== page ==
LF

Why DevOps Fails: A Closer Look

09

DECEMBER, 2018

by Sylvia Fronczak

DevOps promises greater innovation, speed, and automation—along with a more engaged and motivated team. With this list of benefits, many organizations are working to bring DevOps to their teams. However, with all the companies jumping onboard the DevOps transformation train, there are still many cases in which the transformations fail.

So what can we do to ensure that our DevOps implementations take hold? What should we look out for that could go wrong? Let’s take a look at the different reasons why DevOps fails, so we can take some of these warning signs and make sure we don’t fall into the same traps.

 

Not Considering the Big Picture

When considering a digital transformation of any kind, one common mistake involves not considering or even defining the big picture. And this picture should go beyond developers and operations—the entire organization should have the same shared understanding and vision for the DevOps transformation.

Does this mean that every team must implement DevOps the same way?

No. That might not even be possible. As you may know, there are many ways to implement DevOps and many tools you can use. However, depending on the software, age of infrastructure, and other considerations, it may not make sense to have exactly the same tool or process for every product.

So although it’s common for some teams to take a slightly different path toward DevOps and possibly use different tools, there should still be a shared vision across the organization. Therefore, if everyone in the organization drives toward the same vision and goals, we can still get what we need out of the DevOps transformation.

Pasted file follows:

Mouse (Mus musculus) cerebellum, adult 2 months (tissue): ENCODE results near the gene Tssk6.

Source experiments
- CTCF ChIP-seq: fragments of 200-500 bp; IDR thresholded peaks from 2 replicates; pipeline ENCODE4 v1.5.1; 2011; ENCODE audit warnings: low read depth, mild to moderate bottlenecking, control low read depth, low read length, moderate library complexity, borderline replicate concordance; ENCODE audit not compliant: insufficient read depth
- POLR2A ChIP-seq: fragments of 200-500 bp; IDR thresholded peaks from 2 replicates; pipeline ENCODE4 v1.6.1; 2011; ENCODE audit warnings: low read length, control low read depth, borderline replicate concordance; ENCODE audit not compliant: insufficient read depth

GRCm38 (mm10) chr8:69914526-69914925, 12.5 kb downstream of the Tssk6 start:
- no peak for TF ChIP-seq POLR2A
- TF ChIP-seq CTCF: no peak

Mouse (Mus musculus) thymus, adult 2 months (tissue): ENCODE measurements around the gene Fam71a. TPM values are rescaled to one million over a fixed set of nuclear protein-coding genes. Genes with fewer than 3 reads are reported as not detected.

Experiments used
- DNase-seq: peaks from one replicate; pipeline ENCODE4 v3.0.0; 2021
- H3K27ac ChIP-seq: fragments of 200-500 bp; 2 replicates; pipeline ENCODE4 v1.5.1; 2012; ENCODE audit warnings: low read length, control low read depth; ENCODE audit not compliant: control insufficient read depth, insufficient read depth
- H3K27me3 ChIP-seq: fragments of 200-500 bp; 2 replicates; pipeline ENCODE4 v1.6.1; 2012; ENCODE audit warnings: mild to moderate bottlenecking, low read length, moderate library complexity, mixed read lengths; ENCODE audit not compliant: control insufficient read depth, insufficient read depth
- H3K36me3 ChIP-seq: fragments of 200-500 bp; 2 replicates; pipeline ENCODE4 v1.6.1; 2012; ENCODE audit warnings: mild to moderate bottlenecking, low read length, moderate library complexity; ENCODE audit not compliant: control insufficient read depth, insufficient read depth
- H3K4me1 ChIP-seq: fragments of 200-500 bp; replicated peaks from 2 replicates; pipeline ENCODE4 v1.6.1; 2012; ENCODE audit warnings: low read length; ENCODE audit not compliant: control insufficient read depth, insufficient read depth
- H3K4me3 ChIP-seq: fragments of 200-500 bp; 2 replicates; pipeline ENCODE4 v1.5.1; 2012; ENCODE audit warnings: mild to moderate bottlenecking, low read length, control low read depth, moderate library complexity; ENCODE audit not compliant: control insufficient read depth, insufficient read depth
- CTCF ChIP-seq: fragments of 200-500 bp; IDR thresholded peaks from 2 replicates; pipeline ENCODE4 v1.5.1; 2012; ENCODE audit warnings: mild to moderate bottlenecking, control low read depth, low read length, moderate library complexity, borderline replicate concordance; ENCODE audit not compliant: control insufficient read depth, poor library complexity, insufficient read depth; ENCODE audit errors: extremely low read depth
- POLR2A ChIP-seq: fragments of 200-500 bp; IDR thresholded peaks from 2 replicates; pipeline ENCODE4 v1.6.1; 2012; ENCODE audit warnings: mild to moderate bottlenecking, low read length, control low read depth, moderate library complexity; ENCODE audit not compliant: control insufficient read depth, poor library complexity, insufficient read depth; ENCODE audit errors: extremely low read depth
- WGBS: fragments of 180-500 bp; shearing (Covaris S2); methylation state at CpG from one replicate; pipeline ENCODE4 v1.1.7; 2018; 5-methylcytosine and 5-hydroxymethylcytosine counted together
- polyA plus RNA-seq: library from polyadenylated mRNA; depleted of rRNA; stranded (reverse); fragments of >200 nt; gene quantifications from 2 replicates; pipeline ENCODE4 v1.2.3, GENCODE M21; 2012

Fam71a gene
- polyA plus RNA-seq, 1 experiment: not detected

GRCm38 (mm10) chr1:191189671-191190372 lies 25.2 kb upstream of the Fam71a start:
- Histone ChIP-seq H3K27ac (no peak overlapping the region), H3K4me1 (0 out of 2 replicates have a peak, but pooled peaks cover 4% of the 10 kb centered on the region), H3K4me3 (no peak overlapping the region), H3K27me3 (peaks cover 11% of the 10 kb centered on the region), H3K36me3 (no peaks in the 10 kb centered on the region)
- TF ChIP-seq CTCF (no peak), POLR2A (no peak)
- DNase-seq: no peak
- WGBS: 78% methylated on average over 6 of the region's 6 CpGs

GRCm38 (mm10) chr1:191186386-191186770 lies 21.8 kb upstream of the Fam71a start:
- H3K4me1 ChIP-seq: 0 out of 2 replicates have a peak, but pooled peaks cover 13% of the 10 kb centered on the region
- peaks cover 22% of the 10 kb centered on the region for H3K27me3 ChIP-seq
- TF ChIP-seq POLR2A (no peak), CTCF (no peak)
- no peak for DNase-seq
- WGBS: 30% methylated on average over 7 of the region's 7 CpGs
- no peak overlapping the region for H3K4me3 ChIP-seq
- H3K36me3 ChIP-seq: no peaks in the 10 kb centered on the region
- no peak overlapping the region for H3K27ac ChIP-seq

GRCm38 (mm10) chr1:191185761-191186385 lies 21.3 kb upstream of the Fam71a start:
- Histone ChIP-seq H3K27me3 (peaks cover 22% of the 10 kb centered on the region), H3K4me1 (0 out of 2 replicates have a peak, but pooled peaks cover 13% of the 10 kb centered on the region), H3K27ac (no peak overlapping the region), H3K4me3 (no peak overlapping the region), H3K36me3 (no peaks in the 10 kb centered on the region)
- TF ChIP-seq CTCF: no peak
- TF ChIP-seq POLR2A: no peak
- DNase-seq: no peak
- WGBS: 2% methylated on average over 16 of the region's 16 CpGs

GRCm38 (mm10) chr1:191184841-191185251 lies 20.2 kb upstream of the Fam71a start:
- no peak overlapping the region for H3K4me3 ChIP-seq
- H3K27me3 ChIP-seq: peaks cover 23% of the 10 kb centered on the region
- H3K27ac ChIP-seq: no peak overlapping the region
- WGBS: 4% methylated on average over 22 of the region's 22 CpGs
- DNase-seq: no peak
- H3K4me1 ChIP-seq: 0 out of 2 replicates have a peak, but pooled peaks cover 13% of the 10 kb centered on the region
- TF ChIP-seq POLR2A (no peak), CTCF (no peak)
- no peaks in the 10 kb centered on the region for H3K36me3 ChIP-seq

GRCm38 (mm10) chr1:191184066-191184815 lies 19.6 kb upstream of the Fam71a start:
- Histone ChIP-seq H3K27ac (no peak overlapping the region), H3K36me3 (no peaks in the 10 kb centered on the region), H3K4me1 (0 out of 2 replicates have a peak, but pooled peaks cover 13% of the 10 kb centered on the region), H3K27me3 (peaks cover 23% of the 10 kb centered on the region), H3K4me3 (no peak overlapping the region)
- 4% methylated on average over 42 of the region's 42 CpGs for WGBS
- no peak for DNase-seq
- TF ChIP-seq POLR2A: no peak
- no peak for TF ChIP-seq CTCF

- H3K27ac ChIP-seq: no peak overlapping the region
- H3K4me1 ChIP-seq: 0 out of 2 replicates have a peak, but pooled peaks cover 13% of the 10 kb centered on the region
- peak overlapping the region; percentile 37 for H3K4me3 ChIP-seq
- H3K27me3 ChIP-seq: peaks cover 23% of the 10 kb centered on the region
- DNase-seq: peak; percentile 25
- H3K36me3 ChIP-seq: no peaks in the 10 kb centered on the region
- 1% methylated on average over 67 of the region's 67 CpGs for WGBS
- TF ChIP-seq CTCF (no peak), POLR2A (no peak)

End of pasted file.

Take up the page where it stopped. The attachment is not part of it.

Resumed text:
Not Talking About Cross-Team Collaboration

With larger organizations, some amount of siloing is inevitable. Whether it’s separate products or thin slices of functionality in a larger product suite—or even different operational functions like infrastructure and data—one team can’t do it all. And although DevOps encourages teams to own their own operations, that’s not always feasible on day one. It might take a while to get to the point where operations and infrastructure can be handled by a product team.

Now, how does that relate to your DevOps transformation? There will almost always be dependencies between teams, so you’ll have to consider cross-team collaboration and implement solutions that automate processes between teams. For example, if a software team automates its own processes, but has to rely on ticketing systems to get infrastructure changes made or JIRA tickets for database changes, you’re simply moving bottlenecks to different areas.

Part of the DevOps transformation should involve improving cross-team collaboration and coordination so that product deployments aren’t blocked by external teams with different priorities.

Trying to Transform Everything at Once

We can’t go from no DevOps to deploying each application multiple times a day. We have to take it slow and consider how we’ll evolve the solution over time.

In the same way you’d handle refactoring a software application or decomposing microservices, start with a product or process that’s not the most critical. Start at the edges of the development pipeline, where new processes and tools won’t be as disruptive. And find use cases where you can solve pain quickly, so that benefits are quickly realized and motivate additional changes.

Then take the lessons from that implementation and improve on the process. Make small, iterative changes as you spread the knowledge and processes to the next team.

Not Using Metrics or Measuring Results